Kenya, Uganda & Tanzania intensify efforts to eradicate Elephantiasis in the area with mass delivery of medications to 4.5 million people.
About 4.5m Tanzanians in Dar es Salaam have received doses of two medications given by pharmaceutical corporations. The gifts were provided in an attempt to eradicate Elephantiasis caused by Lymphatic Filariasis (LF) in Kenya, Uganda, and Tanzania.
Ending LF Elephantiasis as a public health concern in the three states would make them the first cluster of countries in Africa to accomplish the feat. This is after the declaration by the World Health Organization (WHO) in January 2020 that Malawi has eradicated the illness as the second nation in Africa, after Togo in 2017.
Elephantiasis, which is categorized as a Neglected Tropical Disease (NTD), causes swelling and deformity and has left thousands of East Africans permanently crippled.
After the WHO established recommendations for the commencement of mass treatments of NTDs, Kenya treated 3.3m individuals for LF along its Coast, in December 2020. But then UK government assistance cutbacks driven by the expenses of the epidemic saw most of the funds for elimination efforts eliminated.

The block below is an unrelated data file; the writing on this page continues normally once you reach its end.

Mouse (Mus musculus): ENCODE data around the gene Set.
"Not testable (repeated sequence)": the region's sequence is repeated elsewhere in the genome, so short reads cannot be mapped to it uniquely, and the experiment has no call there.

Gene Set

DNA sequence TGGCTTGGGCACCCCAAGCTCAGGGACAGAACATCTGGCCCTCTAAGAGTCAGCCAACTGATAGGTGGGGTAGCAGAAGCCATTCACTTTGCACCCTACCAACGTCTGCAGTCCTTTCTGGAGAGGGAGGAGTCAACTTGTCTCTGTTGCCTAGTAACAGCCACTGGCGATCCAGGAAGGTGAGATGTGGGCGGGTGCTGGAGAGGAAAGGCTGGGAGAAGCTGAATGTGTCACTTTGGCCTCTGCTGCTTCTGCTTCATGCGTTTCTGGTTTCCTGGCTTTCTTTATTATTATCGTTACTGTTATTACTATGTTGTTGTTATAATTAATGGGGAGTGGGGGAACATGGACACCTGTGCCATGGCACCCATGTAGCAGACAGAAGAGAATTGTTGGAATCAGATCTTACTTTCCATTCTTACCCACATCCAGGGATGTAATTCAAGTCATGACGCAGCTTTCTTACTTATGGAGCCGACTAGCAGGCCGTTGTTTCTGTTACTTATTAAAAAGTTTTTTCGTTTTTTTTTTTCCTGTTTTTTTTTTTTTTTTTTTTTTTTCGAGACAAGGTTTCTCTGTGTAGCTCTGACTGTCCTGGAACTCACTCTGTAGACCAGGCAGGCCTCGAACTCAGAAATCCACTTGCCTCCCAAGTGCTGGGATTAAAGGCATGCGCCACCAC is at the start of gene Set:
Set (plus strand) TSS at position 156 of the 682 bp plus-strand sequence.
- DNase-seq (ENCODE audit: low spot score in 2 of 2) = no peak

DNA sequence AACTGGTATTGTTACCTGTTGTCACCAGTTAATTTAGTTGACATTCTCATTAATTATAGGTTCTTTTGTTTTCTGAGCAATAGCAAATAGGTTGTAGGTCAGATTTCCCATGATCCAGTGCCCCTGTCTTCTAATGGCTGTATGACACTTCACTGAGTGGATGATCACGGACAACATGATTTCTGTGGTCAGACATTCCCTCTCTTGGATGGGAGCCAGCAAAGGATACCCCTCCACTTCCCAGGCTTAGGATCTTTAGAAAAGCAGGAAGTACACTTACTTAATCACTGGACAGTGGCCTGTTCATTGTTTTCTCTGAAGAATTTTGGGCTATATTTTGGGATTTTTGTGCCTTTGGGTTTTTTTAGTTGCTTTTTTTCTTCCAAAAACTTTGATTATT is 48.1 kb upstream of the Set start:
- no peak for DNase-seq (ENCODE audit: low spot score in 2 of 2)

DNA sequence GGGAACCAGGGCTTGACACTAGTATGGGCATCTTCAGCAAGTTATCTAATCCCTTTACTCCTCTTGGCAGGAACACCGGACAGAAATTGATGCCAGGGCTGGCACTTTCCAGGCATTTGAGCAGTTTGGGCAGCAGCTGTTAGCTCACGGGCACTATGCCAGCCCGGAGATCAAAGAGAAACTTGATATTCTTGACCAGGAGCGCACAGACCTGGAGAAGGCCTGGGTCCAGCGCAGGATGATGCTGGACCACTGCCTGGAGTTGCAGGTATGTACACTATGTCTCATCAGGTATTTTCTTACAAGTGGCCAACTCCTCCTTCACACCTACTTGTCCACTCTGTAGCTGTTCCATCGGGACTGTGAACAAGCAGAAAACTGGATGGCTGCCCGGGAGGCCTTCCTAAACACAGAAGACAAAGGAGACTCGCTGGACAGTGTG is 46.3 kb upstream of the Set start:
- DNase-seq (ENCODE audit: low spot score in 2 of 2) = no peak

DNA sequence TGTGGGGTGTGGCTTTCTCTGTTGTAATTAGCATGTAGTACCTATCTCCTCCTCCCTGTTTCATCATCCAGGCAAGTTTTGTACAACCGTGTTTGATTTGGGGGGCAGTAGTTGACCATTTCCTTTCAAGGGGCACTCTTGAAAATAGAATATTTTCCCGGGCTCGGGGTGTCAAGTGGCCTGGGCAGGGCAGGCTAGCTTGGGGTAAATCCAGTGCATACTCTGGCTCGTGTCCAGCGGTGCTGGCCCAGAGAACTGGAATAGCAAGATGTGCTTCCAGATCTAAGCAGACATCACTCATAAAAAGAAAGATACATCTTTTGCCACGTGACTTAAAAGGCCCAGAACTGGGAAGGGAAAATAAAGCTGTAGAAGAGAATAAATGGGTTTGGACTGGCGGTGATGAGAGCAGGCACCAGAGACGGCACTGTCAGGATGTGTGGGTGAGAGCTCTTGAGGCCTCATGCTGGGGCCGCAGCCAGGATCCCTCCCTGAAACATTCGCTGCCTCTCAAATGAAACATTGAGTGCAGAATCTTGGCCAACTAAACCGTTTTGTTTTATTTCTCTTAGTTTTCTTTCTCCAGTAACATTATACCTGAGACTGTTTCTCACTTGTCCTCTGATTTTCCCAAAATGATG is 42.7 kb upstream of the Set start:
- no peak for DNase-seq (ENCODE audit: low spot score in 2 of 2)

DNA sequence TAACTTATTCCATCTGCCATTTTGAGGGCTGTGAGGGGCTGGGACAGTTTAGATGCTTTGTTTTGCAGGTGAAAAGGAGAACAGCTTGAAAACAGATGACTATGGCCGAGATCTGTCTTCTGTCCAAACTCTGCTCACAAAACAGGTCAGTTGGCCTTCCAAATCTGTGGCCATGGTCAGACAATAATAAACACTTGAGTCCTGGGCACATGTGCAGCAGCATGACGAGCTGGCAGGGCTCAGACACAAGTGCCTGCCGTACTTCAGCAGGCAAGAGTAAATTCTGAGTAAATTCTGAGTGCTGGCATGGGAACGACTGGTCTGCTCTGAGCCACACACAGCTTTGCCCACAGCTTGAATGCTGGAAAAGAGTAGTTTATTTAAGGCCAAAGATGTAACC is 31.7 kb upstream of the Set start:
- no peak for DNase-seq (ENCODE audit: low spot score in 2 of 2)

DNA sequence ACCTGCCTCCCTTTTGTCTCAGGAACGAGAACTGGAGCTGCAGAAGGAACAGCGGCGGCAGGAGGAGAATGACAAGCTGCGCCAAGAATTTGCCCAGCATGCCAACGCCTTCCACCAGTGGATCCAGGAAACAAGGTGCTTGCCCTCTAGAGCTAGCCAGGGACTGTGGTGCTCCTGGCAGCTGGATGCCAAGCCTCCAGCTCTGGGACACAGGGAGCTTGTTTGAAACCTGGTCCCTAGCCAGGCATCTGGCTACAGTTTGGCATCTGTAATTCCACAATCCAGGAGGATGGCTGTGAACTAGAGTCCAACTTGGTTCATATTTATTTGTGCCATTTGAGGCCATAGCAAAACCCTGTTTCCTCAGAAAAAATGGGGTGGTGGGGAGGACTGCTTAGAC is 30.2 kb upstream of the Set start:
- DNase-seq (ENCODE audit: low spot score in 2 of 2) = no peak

However, shortages in financing have brought emergency cash, with the Children’s Investment Fund Foundation stepping in to support Crown Agents to offer treatments in Dar es Salaam and Zanzibar.
In Tanzania, where LF was widespread in 120 districts, successive rounds of treatment administrations have seen it remove the illness as a public health burden in 112 districts. The Mass Drug Administration in Dar es Salaam in recent days is the first of two rounds presently expected in three of the city’s districts.
“The increased CIFF support for Kenya, Tanzania, and Uganda has been vital in changing the dial on LF, from millions of people at risk to now very few. Towards this, the Dar es Salaam MDA is crucial as a vital step in eradicating the illness in three of the final eight districts with LF in Tanzania.
Thanks to CIFF, I can finally see the light at the end of the tunnel, bringing to culmination many years of LF eradication efforts,” stated Deo Damas, Crown Agents’ Country Lead in Tanzania.